He’s been turning me down. I hate when he continues to say, “Oh, he turned me down because of a tooth ache”. Yeah. I got head butted in that fight that and my tooth was loose that night. They asked me to fight Mayweather and I said, “Give me an extra month, and I’ll fight him.” He didn’t want to fight me, which was cool. He could go and fight Oscar because that’s more money. Okay. That’s cool, but after that fight if you win—fight me. He didn’t want to do that. He chose to retire or fight somebody else. I’m getting tired of that lie! They need to wipe that lie out of there. The reporters and stuff, they keep saying it, so that lie needs to be talked about.

Q: Now Shane, on a recent edition of On the Ropes Boxing Radio, I actually had a chance to speak with Floyd Mayweather Senior and I asked him who he thought would pose the toughest challenge to his son from 147 down, and he said, “Shane Mosley”. Style-wise, why do you think Floyd Senior views you as the biggest threat to his son?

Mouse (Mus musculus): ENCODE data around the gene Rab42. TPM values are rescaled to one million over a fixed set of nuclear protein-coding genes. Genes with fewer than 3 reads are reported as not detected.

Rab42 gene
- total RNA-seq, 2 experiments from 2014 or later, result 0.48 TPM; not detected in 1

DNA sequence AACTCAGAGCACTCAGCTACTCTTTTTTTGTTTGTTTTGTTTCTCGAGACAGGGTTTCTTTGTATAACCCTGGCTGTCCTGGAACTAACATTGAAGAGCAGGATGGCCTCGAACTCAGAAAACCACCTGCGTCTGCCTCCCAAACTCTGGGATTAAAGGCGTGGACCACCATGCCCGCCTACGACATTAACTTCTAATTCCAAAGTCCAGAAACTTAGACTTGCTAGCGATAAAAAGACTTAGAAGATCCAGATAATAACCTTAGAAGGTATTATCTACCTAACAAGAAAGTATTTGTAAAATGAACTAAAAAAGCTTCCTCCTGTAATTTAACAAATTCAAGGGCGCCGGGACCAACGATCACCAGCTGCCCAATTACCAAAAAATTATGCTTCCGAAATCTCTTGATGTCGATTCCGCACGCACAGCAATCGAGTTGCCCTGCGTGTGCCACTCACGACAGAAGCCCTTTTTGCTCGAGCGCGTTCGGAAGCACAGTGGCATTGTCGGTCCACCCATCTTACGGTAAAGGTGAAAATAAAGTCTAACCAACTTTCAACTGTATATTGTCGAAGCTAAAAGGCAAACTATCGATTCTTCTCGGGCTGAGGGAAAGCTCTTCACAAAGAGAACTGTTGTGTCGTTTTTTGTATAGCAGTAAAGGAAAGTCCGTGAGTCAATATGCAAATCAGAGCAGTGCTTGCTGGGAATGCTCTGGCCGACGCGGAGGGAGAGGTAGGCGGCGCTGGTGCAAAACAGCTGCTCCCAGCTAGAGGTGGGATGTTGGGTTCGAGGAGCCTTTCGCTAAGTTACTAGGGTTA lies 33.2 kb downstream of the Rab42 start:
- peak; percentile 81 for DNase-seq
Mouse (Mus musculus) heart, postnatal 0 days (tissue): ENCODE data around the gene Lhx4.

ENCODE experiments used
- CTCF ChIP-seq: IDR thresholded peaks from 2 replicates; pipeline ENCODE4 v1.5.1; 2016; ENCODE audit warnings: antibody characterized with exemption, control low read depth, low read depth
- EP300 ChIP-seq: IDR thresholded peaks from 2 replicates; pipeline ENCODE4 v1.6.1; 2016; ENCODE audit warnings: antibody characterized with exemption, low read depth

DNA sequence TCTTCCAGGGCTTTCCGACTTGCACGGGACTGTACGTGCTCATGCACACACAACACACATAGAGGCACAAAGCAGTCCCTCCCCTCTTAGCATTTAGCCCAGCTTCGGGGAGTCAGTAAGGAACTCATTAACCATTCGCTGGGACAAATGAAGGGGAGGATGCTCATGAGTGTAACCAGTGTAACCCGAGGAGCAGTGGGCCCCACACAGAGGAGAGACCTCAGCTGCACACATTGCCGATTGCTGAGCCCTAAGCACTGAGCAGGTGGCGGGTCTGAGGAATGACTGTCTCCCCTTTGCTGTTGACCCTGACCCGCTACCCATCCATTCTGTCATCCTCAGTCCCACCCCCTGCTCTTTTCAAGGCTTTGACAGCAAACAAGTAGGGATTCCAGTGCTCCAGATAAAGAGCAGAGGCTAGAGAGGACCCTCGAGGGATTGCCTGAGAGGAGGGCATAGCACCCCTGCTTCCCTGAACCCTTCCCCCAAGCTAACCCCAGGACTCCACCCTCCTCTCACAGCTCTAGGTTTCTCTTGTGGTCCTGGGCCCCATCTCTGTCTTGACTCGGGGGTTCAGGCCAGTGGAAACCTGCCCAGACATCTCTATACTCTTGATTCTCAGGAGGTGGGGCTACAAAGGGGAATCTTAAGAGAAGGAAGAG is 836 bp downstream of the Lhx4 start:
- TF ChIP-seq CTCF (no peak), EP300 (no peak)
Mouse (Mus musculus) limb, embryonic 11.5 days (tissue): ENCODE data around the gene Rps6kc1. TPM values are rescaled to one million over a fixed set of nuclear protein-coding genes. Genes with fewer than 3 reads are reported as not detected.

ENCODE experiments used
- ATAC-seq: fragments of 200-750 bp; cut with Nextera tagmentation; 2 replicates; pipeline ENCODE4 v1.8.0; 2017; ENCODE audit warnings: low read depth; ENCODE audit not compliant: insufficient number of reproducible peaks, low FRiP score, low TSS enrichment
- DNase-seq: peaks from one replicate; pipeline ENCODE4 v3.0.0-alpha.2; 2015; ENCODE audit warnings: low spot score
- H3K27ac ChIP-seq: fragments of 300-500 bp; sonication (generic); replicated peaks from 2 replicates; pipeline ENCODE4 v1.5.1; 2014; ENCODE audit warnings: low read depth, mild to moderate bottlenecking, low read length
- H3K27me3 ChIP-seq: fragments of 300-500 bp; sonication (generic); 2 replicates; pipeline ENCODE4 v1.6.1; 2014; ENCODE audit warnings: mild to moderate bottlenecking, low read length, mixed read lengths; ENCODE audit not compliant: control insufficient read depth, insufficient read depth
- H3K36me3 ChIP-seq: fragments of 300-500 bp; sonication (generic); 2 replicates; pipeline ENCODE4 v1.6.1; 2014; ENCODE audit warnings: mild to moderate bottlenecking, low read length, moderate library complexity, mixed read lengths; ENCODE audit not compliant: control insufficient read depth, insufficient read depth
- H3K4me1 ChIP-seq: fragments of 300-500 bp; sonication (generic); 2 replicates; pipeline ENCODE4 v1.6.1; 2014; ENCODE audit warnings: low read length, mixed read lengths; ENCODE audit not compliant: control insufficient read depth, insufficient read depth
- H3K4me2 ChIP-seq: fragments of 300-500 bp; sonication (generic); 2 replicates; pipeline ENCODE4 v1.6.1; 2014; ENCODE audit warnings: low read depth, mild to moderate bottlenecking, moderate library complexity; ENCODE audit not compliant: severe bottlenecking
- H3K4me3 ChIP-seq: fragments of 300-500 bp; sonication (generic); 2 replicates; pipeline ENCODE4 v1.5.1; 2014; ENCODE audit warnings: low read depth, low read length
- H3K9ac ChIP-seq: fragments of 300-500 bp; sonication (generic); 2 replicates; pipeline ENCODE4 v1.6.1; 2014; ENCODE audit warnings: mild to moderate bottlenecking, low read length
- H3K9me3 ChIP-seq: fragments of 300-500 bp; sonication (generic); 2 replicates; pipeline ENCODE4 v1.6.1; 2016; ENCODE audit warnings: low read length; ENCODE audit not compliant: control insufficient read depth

I’m the biggest threat to anybody at the welterweight division. Nobody can beat me. He knows that. All the fighters know that. It’s just the writers and some of the fans that don’t really know. They’re undecided. I’m really pound for pound the best. I am the best, right now. They can’t beat me. Floyd can’t beat me, Manny Pacquiao can’t be me—I am the best at welterweight. That’s why I have to go up to junior middleweight and fight people up there because welterweight is my division. They can’t beat me. I’m the King of that division.

Q: Now changing things up a little bit, I’m just curious, what are your thoughts on the upcoming fight between Manny Pacquiao and Miguel Cotto?